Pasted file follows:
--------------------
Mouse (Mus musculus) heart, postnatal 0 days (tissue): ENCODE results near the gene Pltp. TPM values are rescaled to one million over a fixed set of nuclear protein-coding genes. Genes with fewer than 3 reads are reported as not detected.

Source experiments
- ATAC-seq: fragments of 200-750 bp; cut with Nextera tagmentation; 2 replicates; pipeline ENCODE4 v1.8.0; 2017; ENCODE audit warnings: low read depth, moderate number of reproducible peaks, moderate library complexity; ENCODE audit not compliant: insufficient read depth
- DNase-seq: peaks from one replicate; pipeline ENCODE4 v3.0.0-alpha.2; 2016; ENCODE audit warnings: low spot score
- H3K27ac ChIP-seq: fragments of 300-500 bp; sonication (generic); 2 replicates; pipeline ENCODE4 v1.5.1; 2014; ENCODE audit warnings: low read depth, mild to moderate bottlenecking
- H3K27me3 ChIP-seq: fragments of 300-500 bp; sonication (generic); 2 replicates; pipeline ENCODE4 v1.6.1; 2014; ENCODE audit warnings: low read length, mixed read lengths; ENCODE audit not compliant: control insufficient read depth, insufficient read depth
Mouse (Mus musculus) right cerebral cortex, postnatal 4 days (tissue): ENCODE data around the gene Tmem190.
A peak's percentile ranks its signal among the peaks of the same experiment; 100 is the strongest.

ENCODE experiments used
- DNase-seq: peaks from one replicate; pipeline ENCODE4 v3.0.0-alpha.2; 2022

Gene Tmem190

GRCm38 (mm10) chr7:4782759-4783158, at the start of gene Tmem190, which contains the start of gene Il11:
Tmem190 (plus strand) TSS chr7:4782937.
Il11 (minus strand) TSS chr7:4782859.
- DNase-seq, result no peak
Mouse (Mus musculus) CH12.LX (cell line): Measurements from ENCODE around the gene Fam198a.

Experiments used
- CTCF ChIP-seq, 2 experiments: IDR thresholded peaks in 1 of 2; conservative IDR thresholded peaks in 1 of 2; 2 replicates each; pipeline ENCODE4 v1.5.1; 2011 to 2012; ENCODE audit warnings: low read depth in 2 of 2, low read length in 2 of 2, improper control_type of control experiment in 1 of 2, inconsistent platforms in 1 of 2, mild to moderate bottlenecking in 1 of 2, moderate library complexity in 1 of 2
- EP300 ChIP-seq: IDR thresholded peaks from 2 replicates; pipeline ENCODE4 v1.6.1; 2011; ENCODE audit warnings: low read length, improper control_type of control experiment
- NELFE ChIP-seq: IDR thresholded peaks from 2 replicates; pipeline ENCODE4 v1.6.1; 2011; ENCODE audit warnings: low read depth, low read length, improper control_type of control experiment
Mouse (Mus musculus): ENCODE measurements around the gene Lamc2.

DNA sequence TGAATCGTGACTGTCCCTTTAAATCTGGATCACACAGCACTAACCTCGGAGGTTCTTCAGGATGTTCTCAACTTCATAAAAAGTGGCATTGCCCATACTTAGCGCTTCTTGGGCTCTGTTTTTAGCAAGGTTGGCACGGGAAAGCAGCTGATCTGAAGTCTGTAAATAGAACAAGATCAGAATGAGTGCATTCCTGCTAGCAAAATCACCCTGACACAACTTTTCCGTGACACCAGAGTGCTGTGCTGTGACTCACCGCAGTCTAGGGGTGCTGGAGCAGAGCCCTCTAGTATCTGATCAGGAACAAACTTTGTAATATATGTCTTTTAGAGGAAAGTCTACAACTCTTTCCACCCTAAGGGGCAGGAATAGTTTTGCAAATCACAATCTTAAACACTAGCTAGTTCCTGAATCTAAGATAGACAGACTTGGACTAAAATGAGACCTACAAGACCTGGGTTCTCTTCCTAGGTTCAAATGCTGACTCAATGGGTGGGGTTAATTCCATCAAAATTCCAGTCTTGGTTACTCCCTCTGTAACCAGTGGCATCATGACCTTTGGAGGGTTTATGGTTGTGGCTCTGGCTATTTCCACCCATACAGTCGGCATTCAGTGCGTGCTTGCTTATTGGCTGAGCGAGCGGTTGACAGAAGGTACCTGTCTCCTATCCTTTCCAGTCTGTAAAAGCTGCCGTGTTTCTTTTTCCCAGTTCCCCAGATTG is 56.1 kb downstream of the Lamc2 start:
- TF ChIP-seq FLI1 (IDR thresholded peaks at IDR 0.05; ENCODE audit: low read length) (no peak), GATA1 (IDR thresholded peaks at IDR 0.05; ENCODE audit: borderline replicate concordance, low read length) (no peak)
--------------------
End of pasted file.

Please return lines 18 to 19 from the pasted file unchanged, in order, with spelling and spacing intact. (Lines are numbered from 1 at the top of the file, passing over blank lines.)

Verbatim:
- CTCF ChIP-seq, 2 experiments: IDR thresholded peaks in 1 of 2; conservative IDR thresholded peaks in 1 of 2; 2 replicates each; pipeline ENCODE4 v1.5.1; 2011 to 2012; ENCODE audit warnings: low read depth in 2 of 2, low read length in 2 of 2, improper control_type of control experiment in 1 of 2, inconsistent platforms in 1 of 2, mild to moderate bottlenecking in 1 of 2, moderate library complexity in 1 of 2
- EP300 ChIP-seq: IDR thresholded peaks from 2 replicates; pipeline ENCODE4 v1.6.1; 2011; ENCODE audit warnings: low read length, improper control_type of control experiment